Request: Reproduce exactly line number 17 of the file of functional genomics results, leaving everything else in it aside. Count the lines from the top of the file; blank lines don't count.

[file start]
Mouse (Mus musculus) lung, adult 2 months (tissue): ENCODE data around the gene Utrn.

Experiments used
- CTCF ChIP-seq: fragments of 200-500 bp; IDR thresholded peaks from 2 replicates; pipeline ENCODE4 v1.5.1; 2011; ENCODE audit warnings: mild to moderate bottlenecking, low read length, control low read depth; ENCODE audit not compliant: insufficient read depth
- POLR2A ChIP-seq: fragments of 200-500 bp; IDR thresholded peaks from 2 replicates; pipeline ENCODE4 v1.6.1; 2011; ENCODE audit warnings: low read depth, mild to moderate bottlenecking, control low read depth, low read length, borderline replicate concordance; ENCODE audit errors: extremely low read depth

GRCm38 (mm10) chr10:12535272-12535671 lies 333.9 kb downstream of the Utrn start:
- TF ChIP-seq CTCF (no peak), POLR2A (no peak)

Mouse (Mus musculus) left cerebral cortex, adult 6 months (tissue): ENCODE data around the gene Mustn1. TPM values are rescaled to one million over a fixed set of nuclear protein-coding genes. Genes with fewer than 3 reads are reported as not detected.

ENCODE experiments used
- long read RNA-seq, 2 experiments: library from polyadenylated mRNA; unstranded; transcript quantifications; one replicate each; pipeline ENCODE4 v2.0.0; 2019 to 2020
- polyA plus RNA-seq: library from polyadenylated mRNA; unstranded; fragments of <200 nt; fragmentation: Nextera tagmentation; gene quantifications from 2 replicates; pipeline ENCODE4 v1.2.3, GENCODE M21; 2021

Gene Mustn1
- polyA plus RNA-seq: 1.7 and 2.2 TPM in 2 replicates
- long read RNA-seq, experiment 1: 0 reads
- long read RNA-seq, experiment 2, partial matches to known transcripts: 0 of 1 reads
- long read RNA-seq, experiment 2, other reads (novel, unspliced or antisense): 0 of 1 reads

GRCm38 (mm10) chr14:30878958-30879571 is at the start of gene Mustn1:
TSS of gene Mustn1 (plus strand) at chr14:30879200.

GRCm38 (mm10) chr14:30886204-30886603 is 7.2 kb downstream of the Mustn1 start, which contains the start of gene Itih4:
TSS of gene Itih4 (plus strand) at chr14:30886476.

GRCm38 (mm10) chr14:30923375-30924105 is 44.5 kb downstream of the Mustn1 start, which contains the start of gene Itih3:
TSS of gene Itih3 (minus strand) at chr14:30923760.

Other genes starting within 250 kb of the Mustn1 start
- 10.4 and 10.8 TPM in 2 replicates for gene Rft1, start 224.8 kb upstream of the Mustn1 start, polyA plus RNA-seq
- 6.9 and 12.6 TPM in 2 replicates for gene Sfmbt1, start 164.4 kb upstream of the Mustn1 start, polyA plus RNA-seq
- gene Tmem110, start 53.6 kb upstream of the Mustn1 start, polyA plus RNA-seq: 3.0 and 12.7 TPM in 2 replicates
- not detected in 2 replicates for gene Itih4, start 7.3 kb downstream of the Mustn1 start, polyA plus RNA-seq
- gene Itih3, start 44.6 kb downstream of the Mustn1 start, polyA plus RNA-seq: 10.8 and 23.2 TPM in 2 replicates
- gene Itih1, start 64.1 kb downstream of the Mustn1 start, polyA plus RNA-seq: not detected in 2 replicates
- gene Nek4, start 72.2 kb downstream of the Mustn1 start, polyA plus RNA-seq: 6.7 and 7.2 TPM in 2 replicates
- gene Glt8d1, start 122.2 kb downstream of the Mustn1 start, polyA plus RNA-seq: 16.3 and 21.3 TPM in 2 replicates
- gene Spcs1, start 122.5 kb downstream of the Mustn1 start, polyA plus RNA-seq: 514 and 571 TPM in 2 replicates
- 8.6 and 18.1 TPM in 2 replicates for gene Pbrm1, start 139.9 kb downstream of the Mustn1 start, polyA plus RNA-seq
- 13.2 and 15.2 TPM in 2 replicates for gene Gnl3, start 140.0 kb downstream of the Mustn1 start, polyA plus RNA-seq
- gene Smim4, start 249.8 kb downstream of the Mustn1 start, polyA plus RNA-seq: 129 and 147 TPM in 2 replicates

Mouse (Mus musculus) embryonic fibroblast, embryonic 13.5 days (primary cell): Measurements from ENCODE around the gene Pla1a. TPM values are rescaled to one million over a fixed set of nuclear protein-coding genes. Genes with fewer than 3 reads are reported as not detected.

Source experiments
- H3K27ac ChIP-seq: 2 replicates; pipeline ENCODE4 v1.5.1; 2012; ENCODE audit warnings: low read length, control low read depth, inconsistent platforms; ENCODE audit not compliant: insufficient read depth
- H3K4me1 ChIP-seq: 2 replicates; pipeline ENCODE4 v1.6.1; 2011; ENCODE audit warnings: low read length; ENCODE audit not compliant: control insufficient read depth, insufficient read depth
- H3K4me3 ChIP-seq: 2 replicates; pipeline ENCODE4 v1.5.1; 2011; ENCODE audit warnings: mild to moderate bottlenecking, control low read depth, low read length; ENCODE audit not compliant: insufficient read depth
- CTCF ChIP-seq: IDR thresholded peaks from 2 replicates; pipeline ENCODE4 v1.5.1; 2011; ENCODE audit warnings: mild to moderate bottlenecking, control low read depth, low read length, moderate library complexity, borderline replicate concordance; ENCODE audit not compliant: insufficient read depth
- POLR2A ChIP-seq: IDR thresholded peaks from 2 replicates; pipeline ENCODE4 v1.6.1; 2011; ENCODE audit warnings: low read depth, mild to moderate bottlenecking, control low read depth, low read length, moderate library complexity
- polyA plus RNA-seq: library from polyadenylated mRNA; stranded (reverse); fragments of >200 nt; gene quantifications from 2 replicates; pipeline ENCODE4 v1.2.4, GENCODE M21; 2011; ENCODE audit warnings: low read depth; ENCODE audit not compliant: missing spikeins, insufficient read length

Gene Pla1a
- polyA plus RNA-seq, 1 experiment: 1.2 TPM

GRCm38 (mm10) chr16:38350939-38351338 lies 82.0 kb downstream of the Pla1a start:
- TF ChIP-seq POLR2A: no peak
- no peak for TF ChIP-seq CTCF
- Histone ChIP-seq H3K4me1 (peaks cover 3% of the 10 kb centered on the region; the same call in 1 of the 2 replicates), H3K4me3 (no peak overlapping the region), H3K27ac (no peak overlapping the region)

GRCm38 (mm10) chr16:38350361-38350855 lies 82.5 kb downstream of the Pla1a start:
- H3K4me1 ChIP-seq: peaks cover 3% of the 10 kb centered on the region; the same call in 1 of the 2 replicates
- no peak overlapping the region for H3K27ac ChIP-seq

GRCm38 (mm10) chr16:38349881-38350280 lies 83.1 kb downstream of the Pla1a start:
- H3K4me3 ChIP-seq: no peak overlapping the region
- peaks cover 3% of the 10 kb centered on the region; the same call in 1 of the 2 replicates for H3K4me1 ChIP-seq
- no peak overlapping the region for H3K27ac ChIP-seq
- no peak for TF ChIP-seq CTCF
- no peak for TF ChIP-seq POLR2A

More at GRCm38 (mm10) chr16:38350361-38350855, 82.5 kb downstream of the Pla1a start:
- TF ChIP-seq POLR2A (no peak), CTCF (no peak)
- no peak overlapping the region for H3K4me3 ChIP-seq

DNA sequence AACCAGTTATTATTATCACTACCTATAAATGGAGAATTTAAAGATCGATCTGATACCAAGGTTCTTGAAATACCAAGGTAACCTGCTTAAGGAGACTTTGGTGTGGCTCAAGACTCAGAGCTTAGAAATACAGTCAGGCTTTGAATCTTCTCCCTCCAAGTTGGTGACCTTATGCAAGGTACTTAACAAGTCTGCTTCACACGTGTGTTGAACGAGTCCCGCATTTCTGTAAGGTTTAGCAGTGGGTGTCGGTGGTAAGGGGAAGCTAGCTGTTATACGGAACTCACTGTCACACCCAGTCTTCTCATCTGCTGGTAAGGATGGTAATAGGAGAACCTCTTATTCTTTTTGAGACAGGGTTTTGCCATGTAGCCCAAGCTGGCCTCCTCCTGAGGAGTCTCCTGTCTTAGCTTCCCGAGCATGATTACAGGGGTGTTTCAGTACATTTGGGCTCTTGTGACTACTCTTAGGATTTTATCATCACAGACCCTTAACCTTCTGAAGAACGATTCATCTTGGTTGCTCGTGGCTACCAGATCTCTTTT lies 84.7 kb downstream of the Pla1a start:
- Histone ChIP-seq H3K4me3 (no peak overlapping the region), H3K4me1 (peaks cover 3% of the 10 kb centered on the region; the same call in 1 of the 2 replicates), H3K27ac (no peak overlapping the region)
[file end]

TSS of gene Mustn1 (plus strand) at chr14:30879200.